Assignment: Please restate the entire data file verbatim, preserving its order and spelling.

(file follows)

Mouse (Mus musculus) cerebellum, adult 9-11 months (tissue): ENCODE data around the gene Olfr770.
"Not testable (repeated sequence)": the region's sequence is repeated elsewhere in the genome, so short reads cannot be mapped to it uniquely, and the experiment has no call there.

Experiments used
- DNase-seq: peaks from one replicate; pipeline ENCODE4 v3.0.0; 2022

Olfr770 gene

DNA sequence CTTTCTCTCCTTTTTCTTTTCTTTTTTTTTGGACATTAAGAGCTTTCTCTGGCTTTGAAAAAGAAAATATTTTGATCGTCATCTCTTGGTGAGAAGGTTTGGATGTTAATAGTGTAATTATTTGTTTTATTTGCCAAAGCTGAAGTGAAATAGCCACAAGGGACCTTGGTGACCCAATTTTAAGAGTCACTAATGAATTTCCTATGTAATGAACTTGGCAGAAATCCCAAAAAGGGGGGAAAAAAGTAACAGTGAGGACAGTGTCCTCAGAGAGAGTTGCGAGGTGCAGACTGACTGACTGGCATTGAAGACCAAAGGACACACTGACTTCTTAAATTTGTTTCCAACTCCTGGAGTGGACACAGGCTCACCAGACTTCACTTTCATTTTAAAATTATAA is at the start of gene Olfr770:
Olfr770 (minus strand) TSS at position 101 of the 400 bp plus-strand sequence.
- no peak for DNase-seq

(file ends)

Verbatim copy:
Mouse (Mus musculus) cerebellum, adult 9-11 months (tissue): ENCODE data around the gene Olfr770.
"Not testable (repeated sequence)": the region's sequence is repeated elsewhere in the genome, so short reads cannot be mapped to it uniquely, and the experiment has no call there.

Experiments used
- DNase-seq: peaks from one replicate; pipeline ENCODE4 v3.0.0; 2022

Olfr770 gene

DNA sequence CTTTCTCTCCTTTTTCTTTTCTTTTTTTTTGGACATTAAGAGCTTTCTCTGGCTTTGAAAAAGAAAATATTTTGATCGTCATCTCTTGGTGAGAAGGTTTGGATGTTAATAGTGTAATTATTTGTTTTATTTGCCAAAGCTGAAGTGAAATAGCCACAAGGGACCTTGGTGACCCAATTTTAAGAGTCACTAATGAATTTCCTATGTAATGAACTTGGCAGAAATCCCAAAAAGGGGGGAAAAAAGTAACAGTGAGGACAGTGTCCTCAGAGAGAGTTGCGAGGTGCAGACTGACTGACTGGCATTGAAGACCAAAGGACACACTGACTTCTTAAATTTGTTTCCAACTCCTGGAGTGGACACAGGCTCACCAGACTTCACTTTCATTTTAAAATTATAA is at the start of gene Olfr770:
Olfr770 (minus strand) TSS at position 101 of the 400 bp plus-strand sequence.
- no peak for DNase-seq